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The event WOW factor at The Business of Events

Create more wow factors, says Australian events legend

Posted on May 15th, 2019 in Event News, Experience Economy, Industry Insight, Memorable Experiences

The secret to a great event could be as simple as making sure you include a wow factor, says multi-award-winning events organiser Peter Jones.

While he’s the first to admit that might sound a bit wishy-washy, the fact that this strategy has led to Peter winning more than 35 awards in his career – including multiple lifetime achievement awards and hall of fame inductions – means he might be onto something.

How the events industry has changed

With so much experience in events management, Peter is perfectly placed to talk about the way things have changed over the past two decades. To him, the major change has come in the planning stages and understanding what a client wants.

He said, “When I started, there were two questions I would ask a client at a meeting: ‘what themes have you done before?’ and ‘what’s the budget?’ I can assure you I don’t ask those questions now. Nowadays, I will ask one question: ‘what is the experience you want from your event?’”

“The budget is secondary. You can’t create an event until you ask what the experience is the client wants.”

Peter will go about planning an event based on what the client has asked for. At times when they have multiple goals, he’ll ask for the most important option, especially if there’s a limited budget.

Planning the wow factor

Perhaps the most important factor of any event is making sure the client is happy and that normally comes through making the guests happy. One tactic to do this is to make sure there is some kind of ‘wow factor’ that makes the event memorable.

However, promising a wow factor can be difficult as it’s become a bit of a cliché in the industry and what wows one person might not wow the next.

Peter said, “I define ‘wow factor’ as a moment, or moments, that are totally unexpected but have a lasting impact.”

“The most important thing here is that the wow factor is not all about dollars. The wow factor for me is being strategic and looking for ways to be that extra bit special that doesn’t necessarily cost a lot of money.“

“What the client is looking for is the experience. They want to tell everyone about it.”

Delivering the wow factor 

There’s not just one way to deliver wow factor, which allows you to be creative when you’re planning an event, especially when you have a client with specific needs.

Peter explained that the wow factor can be delivered in almost any factor of the event from the venue itself (and how you organise for guests to arrive) to the centrepieces, the interactive elements, the entertainment, the food or the technology you use.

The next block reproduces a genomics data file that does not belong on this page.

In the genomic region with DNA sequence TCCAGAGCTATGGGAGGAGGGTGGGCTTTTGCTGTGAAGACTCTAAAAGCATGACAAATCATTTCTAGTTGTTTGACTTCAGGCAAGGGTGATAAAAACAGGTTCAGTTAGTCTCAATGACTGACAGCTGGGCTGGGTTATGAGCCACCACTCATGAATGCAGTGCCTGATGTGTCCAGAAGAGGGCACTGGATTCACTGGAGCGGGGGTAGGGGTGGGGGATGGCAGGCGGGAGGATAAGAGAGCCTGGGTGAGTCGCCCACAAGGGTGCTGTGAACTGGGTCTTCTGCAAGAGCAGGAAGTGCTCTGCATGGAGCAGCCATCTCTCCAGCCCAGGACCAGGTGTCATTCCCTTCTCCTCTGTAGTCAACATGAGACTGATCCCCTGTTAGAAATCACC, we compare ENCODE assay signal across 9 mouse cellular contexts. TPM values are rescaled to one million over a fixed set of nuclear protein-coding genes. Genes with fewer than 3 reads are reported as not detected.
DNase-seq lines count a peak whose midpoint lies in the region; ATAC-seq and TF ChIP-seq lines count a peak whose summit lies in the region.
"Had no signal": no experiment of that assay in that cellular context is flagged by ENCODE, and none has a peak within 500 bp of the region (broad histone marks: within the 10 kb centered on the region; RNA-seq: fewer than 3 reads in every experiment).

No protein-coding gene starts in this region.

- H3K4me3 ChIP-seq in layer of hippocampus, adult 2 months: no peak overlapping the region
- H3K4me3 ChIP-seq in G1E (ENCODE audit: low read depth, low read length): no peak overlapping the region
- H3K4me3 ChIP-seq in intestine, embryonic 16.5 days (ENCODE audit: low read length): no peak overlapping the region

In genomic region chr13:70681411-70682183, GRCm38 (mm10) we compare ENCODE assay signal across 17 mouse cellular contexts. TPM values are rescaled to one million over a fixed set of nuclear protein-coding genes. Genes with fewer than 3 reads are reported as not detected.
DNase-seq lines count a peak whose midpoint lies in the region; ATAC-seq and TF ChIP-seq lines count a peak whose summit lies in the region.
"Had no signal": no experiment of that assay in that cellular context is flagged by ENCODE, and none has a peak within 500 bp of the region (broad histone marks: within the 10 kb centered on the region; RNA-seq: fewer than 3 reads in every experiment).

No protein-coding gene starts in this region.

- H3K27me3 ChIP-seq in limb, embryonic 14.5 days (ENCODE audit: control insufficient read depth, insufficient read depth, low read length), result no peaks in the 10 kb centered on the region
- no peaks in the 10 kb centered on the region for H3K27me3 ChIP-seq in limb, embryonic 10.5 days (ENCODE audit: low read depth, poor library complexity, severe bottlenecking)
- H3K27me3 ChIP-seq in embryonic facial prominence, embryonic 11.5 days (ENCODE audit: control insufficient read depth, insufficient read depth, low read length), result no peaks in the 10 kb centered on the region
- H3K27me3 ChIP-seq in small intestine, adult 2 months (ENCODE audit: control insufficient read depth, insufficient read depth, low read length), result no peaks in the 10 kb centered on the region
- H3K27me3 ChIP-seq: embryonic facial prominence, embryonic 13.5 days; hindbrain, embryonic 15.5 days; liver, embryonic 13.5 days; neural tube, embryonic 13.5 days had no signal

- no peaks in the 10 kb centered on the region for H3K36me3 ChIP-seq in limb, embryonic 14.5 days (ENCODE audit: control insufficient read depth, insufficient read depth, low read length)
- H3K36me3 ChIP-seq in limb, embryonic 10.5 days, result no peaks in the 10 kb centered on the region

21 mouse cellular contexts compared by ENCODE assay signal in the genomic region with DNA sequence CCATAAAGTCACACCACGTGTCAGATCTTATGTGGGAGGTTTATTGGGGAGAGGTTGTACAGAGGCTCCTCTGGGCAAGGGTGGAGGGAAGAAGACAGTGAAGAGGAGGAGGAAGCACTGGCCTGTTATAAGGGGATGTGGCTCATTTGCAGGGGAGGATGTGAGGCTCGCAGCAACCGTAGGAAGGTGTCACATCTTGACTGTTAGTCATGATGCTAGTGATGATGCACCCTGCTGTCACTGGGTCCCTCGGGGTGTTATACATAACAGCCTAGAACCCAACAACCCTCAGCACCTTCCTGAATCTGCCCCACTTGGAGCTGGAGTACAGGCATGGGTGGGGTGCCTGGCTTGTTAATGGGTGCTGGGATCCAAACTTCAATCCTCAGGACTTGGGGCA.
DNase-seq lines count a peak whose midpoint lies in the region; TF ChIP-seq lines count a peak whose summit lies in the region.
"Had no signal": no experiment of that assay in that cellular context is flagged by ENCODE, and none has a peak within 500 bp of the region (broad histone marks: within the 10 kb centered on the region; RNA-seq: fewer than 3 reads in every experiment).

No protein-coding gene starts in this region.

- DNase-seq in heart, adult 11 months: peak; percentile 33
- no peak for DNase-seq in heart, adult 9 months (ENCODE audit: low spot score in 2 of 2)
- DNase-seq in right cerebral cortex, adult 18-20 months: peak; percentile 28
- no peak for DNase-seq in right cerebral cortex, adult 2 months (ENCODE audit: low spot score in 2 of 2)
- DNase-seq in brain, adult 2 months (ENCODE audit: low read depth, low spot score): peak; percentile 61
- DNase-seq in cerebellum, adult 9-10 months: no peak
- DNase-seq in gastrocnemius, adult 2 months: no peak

He reeled off an extensive list of examples from his events history – using Melbourne’s iconic Block Arcade to host a dinner for Oprah Winfrey and serving dinner to a group of cricket-mad Indian delegates on the playing field of the MCG. He talked about the time he spent $2.50 on a centrepiece – a selfie stick – that gave guests and hosts the wow factor they wanted.

With more than 25 years in the industry, Peter had more than enough examples to give guests inspiration. One he seemed particularly proud of was for an awards night where there were 50 winners.

He said, “We hired a house. We took all the artwork off the walls and we got pictures of all the winners when they were babies or when they were at school and the whole house was turned into pictures of people who won awards. That was a small touch, that cost not a lot of money to do, but it was personal.”

Another win for Peter came when he transformed an average dining experience into something truly memorable. All courses were designed in the shape of something from nature – as the client was related to nature – and they had to essentially order a mystery meal.

He explained, “All the food had to be a picture from nature. The menu just had pictures, so you had to work out what you were eating. It had the desired effect because people took photos and shared them.”

What does it mean for your events?

The highlights reel of Peter’s career emphasised one thing clearly – a great event comes in many different guises so there’s no shortcut or secret ingredient that you can incorporate to make sure you’re onto a winner.

Peter said, “There is no one solution. There is no perfect. You’ve got to work out what the elements you need in your event. What is important for you? Is it important having John Farnham sing or is it important having an entree that looks like a mushroom? You can combine elements; the experience then becomes all the factors.”

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